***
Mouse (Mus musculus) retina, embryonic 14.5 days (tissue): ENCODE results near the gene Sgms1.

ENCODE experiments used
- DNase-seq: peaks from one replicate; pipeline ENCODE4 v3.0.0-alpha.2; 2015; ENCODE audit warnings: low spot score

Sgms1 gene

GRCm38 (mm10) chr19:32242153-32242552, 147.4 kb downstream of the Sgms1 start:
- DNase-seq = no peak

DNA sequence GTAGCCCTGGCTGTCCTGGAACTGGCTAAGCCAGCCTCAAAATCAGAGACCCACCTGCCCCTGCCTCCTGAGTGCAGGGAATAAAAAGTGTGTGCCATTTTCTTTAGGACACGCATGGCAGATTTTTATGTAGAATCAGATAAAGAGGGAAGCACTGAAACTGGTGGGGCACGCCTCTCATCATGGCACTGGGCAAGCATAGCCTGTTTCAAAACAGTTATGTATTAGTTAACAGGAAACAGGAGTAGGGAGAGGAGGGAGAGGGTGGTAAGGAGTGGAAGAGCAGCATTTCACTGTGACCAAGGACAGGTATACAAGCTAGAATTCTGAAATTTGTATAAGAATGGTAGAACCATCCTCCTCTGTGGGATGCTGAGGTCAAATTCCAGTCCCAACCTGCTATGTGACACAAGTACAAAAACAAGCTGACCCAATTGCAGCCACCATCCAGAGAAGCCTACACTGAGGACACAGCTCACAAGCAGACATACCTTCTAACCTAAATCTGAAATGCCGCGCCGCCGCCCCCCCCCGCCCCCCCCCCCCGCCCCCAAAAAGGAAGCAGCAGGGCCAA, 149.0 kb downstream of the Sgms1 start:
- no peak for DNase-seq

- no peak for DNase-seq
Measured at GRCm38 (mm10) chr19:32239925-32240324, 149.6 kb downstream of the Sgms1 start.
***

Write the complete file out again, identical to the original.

Mouse (Mus musculus) retina, embryonic 14.5 days (tissue): ENCODE results near the gene Sgms1.

ENCODE experiments used
- DNase-seq: peaks from one replicate; pipeline ENCODE4 v3.0.0-alpha.2; 2015; ENCODE audit warnings: low spot score

Sgms1 gene

GRCm38 (mm10) chr19:32242153-32242552, 147.4 kb downstream of the Sgms1 start:
- DNase-seq = no peak

DNA sequence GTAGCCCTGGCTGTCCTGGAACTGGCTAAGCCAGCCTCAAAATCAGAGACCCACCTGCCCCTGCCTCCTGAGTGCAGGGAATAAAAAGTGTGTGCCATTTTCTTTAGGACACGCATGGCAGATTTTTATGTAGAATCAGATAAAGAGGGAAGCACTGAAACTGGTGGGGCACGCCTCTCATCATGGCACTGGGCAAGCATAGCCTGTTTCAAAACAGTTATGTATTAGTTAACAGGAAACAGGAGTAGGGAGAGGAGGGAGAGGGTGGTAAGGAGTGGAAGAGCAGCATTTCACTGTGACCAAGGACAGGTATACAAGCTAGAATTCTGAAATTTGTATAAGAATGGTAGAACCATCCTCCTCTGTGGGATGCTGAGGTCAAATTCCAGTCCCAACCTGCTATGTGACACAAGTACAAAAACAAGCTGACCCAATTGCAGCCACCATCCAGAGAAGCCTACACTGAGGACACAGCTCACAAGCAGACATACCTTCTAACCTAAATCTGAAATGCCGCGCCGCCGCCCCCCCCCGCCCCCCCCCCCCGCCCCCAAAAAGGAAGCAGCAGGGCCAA, 149.0 kb downstream of the Sgms1 start:
- no peak for DNase-seq

- no peak for DNase-seq
Measured at GRCm38 (mm10) chr19:32239925-32240324, 149.6 kb downstream of the Sgms1 start.